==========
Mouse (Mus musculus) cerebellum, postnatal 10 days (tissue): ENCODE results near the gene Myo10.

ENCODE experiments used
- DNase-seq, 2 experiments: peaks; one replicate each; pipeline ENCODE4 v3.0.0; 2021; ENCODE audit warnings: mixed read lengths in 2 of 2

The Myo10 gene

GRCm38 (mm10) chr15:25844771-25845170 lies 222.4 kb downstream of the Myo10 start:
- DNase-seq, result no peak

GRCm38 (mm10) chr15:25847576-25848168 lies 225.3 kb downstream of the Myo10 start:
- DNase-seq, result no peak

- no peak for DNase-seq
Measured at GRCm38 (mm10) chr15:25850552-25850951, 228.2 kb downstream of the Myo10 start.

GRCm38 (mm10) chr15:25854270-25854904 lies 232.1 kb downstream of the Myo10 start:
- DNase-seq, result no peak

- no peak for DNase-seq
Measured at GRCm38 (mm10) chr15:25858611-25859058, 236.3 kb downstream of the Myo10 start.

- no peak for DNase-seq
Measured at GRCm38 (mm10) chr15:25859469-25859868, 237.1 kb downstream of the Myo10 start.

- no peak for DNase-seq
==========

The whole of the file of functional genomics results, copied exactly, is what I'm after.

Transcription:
Mouse (Mus musculus) cerebellum, postnatal 10 days (tissue): ENCODE results near the gene Myo10.

ENCODE experiments used
- DNase-seq, 2 experiments: peaks; one replicate each; pipeline ENCODE4 v3.0.0; 2021; ENCODE audit warnings: mixed read lengths in 2 of 2

The Myo10 gene

GRCm38 (mm10) chr15:25844771-25845170 lies 222.4 kb downstream of the Myo10 start:
- DNase-seq, result no peak

GRCm38 (mm10) chr15:25847576-25848168 lies 225.3 kb downstream of the Myo10 start:
- DNase-seq, result no peak

- no peak for DNase-seq
Measured at GRCm38 (mm10) chr15:25850552-25850951, 228.2 kb downstream of the Myo10 start.

GRCm38 (mm10) chr15:25854270-25854904 lies 232.1 kb downstream of the Myo10 start:
- DNase-seq, result no peak

- no peak for DNase-seq
Measured at GRCm38 (mm10) chr15:25858611-25859058, 236.3 kb downstream of the Myo10 start.

- no peak for DNase-seq
Measured at GRCm38 (mm10) chr15:25859469-25859868, 237.1 kb downstream of the Myo10 start.

- no peak for DNase-seq